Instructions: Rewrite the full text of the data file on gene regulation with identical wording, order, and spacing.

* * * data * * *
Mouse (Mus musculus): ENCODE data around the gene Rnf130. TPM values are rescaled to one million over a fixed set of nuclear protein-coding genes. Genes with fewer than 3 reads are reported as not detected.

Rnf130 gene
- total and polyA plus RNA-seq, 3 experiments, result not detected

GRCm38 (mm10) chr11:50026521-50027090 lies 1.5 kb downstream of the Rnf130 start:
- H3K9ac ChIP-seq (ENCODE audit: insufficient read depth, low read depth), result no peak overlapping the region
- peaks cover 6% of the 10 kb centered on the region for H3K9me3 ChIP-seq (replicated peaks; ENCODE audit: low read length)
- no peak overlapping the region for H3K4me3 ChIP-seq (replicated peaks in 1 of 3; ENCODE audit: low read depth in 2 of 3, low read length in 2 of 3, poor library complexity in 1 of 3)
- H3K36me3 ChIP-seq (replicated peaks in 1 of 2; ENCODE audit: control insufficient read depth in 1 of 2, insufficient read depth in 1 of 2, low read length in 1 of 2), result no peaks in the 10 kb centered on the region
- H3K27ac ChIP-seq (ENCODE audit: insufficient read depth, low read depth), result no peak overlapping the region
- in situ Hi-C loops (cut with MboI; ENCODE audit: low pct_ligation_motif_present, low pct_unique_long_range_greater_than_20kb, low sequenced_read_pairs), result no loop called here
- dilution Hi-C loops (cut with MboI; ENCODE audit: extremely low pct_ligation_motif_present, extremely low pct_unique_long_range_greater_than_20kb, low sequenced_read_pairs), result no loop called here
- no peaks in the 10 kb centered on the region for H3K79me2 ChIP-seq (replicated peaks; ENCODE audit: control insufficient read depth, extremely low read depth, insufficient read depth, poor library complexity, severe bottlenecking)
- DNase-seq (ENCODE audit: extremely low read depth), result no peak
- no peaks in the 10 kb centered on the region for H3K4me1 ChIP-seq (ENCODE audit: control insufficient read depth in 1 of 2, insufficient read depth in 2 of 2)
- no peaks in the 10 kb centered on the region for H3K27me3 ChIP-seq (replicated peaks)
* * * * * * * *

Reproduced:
Mouse (Mus musculus): ENCODE data around the gene Rnf130. TPM values are rescaled to one million over a fixed set of nuclear protein-coding genes. Genes with fewer than 3 reads are reported as not detected.

Rnf130 gene
- total and polyA plus RNA-seq, 3 experiments, result not detected

GRCm38 (mm10) chr11:50026521-50027090 lies 1.5 kb downstream of the Rnf130 start:
- H3K9ac ChIP-seq (ENCODE audit: insufficient read depth, low read depth), result no peak overlapping the region
- peaks cover 6% of the 10 kb centered on the region for H3K9me3 ChIP-seq (replicated peaks; ENCODE audit: low read length)
- no peak overlapping the region for H3K4me3 ChIP-seq (replicated peaks in 1 of 3; ENCODE audit: low read depth in 2 of 3, low read length in 2 of 3, poor library complexity in 1 of 3)
- H3K36me3 ChIP-seq (replicated peaks in 1 of 2; ENCODE audit: control insufficient read depth in 1 of 2, insufficient read depth in 1 of 2, low read length in 1 of 2), result no peaks in the 10 kb centered on the region
- H3K27ac ChIP-seq (ENCODE audit: insufficient read depth, low read depth), result no peak overlapping the region
- in situ Hi-C loops (cut with MboI; ENCODE audit: low pct_ligation_motif_present, low pct_unique_long_range_greater_than_20kb, low sequenced_read_pairs), result no loop called here
- dilution Hi-C loops (cut with MboI; ENCODE audit: extremely low pct_ligation_motif_present, extremely low pct_unique_long_range_greater_than_20kb, low sequenced_read_pairs), result no loop called here
- no peaks in the 10 kb centered on the region for H3K79me2 ChIP-seq (replicated peaks; ENCODE audit: control insufficient read depth, extremely low read depth, insufficient read depth, poor library complexity, severe bottlenecking)
- DNase-seq (ENCODE audit: extremely low read depth), result no peak
- no peaks in the 10 kb centered on the region for H3K4me1 ChIP-seq (ENCODE audit: control insufficient read depth in 1 of 2, insufficient read depth in 2 of 2)
- no peaks in the 10 kb centered on the region for H3K27me3 ChIP-seq (replicated peaks)